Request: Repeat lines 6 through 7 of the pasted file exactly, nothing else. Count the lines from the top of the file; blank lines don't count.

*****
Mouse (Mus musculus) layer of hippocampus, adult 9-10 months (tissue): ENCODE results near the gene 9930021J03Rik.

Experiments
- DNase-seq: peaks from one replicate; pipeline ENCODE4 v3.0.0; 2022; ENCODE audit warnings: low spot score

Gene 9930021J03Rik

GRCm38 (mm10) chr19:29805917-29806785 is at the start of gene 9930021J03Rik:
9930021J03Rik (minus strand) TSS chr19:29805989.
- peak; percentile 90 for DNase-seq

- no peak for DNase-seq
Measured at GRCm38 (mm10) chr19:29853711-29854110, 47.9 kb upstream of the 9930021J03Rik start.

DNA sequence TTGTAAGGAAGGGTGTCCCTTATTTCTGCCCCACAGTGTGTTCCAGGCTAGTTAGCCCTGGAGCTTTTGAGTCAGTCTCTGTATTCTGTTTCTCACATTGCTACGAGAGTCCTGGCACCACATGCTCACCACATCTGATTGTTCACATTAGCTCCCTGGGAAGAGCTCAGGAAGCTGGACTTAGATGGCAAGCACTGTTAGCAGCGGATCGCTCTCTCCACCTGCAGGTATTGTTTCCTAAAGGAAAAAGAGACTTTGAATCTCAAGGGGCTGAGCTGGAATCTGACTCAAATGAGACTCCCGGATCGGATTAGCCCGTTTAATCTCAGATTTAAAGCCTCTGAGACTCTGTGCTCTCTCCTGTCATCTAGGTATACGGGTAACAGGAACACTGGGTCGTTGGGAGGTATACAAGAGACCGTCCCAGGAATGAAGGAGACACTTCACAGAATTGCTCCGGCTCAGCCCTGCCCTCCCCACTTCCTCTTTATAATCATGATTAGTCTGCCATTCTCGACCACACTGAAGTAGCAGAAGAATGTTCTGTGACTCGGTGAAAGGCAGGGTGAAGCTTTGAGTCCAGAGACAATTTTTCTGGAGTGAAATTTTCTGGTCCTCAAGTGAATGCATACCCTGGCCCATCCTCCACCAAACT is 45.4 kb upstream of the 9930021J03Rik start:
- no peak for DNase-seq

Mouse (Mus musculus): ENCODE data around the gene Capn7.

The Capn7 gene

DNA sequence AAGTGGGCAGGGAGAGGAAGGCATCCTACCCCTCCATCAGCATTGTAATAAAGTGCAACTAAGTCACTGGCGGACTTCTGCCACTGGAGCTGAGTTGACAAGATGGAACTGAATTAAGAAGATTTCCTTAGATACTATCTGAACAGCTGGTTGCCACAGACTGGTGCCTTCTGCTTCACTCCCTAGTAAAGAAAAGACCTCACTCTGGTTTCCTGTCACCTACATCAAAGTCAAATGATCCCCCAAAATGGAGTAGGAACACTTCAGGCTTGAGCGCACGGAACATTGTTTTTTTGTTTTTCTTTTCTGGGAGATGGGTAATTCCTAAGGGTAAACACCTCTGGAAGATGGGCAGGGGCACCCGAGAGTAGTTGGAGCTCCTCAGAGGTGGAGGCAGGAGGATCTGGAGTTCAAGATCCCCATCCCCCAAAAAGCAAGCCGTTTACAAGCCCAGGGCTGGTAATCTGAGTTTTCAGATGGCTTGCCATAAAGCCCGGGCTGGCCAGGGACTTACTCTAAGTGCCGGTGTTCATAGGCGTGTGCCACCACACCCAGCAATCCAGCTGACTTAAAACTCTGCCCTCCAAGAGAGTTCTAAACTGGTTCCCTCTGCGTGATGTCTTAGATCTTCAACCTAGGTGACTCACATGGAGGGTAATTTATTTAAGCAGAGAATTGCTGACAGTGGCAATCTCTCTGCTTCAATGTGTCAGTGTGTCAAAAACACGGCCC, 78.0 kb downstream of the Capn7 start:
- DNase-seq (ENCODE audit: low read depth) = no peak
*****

9930021J03Rik (minus strand) TSS chr19:29805989.
- peak; percentile 90 for DNase-seq